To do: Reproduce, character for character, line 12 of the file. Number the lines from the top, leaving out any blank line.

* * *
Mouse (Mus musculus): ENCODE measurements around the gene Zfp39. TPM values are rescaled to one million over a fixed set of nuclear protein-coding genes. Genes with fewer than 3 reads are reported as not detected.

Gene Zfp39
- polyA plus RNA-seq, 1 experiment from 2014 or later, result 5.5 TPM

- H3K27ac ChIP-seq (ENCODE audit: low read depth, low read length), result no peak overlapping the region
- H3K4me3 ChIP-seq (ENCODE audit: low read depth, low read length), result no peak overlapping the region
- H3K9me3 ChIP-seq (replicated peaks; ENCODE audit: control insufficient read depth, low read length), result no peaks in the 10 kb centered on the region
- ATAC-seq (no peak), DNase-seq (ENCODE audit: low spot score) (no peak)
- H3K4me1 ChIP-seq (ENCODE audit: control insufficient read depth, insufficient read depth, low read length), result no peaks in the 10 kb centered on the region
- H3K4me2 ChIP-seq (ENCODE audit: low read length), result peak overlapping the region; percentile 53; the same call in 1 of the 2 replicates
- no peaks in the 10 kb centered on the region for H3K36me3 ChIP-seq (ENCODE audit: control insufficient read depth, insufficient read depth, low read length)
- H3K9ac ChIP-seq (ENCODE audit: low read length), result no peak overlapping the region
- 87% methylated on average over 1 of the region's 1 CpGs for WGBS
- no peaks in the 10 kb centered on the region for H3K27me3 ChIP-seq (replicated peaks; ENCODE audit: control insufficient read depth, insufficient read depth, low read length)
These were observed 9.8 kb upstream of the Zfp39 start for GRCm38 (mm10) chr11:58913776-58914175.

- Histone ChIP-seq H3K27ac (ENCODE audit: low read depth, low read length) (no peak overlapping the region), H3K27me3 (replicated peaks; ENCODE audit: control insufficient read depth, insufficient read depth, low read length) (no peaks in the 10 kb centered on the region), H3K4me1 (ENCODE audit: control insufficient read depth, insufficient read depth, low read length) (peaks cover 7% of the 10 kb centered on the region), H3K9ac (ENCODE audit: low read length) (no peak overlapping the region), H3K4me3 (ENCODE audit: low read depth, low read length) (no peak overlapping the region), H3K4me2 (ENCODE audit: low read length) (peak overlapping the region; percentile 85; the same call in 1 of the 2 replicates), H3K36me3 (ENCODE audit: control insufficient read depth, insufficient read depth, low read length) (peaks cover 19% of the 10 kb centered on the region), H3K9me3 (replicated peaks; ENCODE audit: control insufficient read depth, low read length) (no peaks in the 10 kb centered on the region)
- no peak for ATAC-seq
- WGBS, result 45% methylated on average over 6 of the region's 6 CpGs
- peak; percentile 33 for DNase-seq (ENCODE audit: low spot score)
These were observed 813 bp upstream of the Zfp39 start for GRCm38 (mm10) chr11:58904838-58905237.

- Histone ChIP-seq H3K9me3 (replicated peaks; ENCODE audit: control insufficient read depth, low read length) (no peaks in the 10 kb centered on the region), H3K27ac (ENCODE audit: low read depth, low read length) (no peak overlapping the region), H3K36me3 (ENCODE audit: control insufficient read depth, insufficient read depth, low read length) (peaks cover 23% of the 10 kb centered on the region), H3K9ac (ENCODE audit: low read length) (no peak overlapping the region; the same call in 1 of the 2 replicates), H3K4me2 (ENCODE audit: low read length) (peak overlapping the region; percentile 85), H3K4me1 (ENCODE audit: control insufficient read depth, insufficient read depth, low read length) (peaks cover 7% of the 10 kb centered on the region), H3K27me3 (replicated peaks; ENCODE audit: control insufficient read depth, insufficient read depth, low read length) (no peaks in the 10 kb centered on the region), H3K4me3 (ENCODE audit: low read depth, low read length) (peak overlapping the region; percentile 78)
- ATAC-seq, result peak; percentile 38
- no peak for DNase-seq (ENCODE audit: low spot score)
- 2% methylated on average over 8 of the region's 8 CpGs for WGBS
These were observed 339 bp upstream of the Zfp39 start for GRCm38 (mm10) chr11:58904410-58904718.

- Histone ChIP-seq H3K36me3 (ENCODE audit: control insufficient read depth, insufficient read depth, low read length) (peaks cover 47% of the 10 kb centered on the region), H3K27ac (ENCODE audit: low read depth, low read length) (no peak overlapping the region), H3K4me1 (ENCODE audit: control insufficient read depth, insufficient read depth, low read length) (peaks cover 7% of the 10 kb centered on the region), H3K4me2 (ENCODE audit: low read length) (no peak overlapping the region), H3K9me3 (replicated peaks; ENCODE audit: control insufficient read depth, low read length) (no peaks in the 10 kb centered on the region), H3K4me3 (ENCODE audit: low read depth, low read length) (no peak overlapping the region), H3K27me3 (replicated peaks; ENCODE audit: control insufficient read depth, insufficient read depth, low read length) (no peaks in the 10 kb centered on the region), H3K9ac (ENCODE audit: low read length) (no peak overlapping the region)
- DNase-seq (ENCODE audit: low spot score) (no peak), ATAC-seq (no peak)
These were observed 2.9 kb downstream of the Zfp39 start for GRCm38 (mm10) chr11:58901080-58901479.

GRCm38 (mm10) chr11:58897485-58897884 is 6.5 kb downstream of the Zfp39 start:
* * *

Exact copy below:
- 87% methylated on average over 1 of the region's 1 CpGs for WGBS